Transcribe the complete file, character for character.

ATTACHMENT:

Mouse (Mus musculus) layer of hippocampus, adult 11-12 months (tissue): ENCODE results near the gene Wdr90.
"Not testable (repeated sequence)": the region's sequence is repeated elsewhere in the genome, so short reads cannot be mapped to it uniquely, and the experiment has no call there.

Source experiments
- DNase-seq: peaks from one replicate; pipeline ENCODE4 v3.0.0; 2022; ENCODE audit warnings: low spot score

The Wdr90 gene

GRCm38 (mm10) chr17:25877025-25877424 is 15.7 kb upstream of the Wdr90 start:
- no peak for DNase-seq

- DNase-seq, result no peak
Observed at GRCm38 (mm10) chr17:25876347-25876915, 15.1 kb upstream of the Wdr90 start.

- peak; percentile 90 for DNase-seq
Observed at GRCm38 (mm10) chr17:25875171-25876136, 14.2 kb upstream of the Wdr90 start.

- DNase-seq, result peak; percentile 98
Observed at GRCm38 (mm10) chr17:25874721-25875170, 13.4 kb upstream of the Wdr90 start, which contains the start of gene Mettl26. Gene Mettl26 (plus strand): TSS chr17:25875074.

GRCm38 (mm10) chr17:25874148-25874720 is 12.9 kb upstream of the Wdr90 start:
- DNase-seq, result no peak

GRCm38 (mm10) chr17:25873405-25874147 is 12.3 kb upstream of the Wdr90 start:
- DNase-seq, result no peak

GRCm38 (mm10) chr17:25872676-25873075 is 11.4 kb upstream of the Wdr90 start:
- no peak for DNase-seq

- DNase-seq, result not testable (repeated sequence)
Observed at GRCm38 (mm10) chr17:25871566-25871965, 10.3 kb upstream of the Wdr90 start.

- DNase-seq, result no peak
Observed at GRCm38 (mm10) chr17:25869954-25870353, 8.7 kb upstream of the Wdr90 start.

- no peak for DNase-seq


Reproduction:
Mouse (Mus musculus) layer of hippocampus, adult 11-12 months (tissue): ENCODE results near the gene Wdr90.
"Not testable (repeated sequence)": the region's sequence is repeated elsewhere in the genome, so short reads cannot be mapped to it uniquely, and the experiment has no call there.

Source experiments
- DNase-seq: peaks from one replicate; pipeline ENCODE4 v3.0.0; 2022; ENCODE audit warnings: low spot score

The Wdr90 gene

GRCm38 (mm10) chr17:25877025-25877424 is 15.7 kb upstream of the Wdr90 start:
- no peak for DNase-seq

- DNase-seq, result no peak
Observed at GRCm38 (mm10) chr17:25876347-25876915, 15.1 kb upstream of the Wdr90 start.

- peak; percentile 90 for DNase-seq
Observed at GRCm38 (mm10) chr17:25875171-25876136, 14.2 kb upstream of the Wdr90 start.

- DNase-seq, result peak; percentile 98
Observed at GRCm38 (mm10) chr17:25874721-25875170, 13.4 kb upstream of the Wdr90 start, which contains the start of gene Mettl26. Gene Mettl26 (plus strand): TSS chr17:25875074.

GRCm38 (mm10) chr17:25874148-25874720 is 12.9 kb upstream of the Wdr90 start:
- DNase-seq, result no peak

GRCm38 (mm10) chr17:25873405-25874147 is 12.3 kb upstream of the Wdr90 start:
- DNase-seq, result no peak

GRCm38 (mm10) chr17:25872676-25873075 is 11.4 kb upstream of the Wdr90 start:
- no peak for DNase-seq

- DNase-seq, result not testable (repeated sequence)
Observed at GRCm38 (mm10) chr17:25871566-25871965, 10.3 kb upstream of the Wdr90 start.

- DNase-seq, result no peak
Observed at GRCm38 (mm10) chr17:25869954-25870353, 8.7 kb upstream of the Wdr90 start.

- no peak for DNase-seq